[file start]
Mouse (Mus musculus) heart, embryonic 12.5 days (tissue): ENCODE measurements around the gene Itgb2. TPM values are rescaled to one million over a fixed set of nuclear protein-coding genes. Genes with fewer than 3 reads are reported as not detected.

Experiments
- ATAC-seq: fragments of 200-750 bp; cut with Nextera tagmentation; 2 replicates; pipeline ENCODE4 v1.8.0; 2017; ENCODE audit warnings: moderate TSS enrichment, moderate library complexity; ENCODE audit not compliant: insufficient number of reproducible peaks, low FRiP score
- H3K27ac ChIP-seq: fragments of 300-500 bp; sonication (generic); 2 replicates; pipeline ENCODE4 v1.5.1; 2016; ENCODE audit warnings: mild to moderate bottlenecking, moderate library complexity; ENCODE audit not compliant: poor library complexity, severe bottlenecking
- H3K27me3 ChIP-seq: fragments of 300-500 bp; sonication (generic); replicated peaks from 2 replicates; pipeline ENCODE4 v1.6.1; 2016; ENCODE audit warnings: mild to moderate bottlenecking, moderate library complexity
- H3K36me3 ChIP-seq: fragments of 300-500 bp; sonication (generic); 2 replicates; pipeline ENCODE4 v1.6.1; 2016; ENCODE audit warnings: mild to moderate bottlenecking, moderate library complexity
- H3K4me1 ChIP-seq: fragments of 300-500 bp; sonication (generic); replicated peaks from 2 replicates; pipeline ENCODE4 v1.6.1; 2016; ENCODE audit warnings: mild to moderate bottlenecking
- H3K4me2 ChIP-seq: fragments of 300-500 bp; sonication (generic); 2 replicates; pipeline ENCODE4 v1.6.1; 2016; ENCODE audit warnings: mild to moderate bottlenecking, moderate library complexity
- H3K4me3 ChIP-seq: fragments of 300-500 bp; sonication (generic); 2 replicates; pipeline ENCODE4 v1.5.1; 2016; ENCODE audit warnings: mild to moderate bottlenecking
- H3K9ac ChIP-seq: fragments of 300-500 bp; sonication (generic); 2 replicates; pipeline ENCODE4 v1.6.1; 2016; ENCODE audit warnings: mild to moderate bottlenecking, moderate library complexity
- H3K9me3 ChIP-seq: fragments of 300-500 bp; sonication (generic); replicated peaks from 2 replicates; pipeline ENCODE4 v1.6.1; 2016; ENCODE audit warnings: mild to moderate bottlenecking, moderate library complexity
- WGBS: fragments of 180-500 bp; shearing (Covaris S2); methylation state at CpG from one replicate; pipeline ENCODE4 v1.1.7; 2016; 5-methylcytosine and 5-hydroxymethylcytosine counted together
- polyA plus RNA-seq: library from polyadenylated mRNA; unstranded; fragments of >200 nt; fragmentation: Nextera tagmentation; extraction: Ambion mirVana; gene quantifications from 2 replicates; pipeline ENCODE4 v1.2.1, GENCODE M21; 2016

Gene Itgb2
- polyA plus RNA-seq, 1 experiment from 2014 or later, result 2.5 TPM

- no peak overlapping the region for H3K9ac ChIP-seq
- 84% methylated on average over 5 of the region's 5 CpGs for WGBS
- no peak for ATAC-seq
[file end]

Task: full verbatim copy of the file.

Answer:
Mouse (Mus musculus) heart, embryonic 12.5 days (tissue): ENCODE measurements around the gene Itgb2. TPM values are rescaled to one million over a fixed set of nuclear protein-coding genes. Genes with fewer than 3 reads are reported as not detected.

Experiments
- ATAC-seq: fragments of 200-750 bp; cut with Nextera tagmentation; 2 replicates; pipeline ENCODE4 v1.8.0; 2017; ENCODE audit warnings: moderate TSS enrichment, moderate library complexity; ENCODE audit not compliant: insufficient number of reproducible peaks, low FRiP score
- H3K27ac ChIP-seq: fragments of 300-500 bp; sonication (generic); 2 replicates; pipeline ENCODE4 v1.5.1; 2016; ENCODE audit warnings: mild to moderate bottlenecking, moderate library complexity; ENCODE audit not compliant: poor library complexity, severe bottlenecking
- H3K27me3 ChIP-seq: fragments of 300-500 bp; sonication (generic); replicated peaks from 2 replicates; pipeline ENCODE4 v1.6.1; 2016; ENCODE audit warnings: mild to moderate bottlenecking, moderate library complexity
- H3K36me3 ChIP-seq: fragments of 300-500 bp; sonication (generic); 2 replicates; pipeline ENCODE4 v1.6.1; 2016; ENCODE audit warnings: mild to moderate bottlenecking, moderate library complexity
- H3K4me1 ChIP-seq: fragments of 300-500 bp; sonication (generic); replicated peaks from 2 replicates; pipeline ENCODE4 v1.6.1; 2016; ENCODE audit warnings: mild to moderate bottlenecking
- H3K4me2 ChIP-seq: fragments of 300-500 bp; sonication (generic); 2 replicates; pipeline ENCODE4 v1.6.1; 2016; ENCODE audit warnings: mild to moderate bottlenecking, moderate library complexity
- H3K4me3 ChIP-seq: fragments of 300-500 bp; sonication (generic); 2 replicates; pipeline ENCODE4 v1.5.1; 2016; ENCODE audit warnings: mild to moderate bottlenecking
- H3K9ac ChIP-seq: fragments of 300-500 bp; sonication (generic); 2 replicates; pipeline ENCODE4 v1.6.1; 2016; ENCODE audit warnings: mild to moderate bottlenecking, moderate library complexity
- H3K9me3 ChIP-seq: fragments of 300-500 bp; sonication (generic); replicated peaks from 2 replicates; pipeline ENCODE4 v1.6.1; 2016; ENCODE audit warnings: mild to moderate bottlenecking, moderate library complexity
- WGBS: fragments of 180-500 bp; shearing (Covaris S2); methylation state at CpG from one replicate; pipeline ENCODE4 v1.1.7; 2016; 5-methylcytosine and 5-hydroxymethylcytosine counted together
- polyA plus RNA-seq: library from polyadenylated mRNA; unstranded; fragments of >200 nt; fragmentation: Nextera tagmentation; extraction: Ambion mirVana; gene quantifications from 2 replicates; pipeline ENCODE4 v1.2.1, GENCODE M21; 2016

Gene Itgb2
- polyA plus RNA-seq, 1 experiment from 2014 or later, result 2.5 TPM

- no peak overlapping the region for H3K9ac ChIP-seq
- 84% methylated on average over 5 of the region's 5 CpGs for WGBS
- no peak for ATAC-seq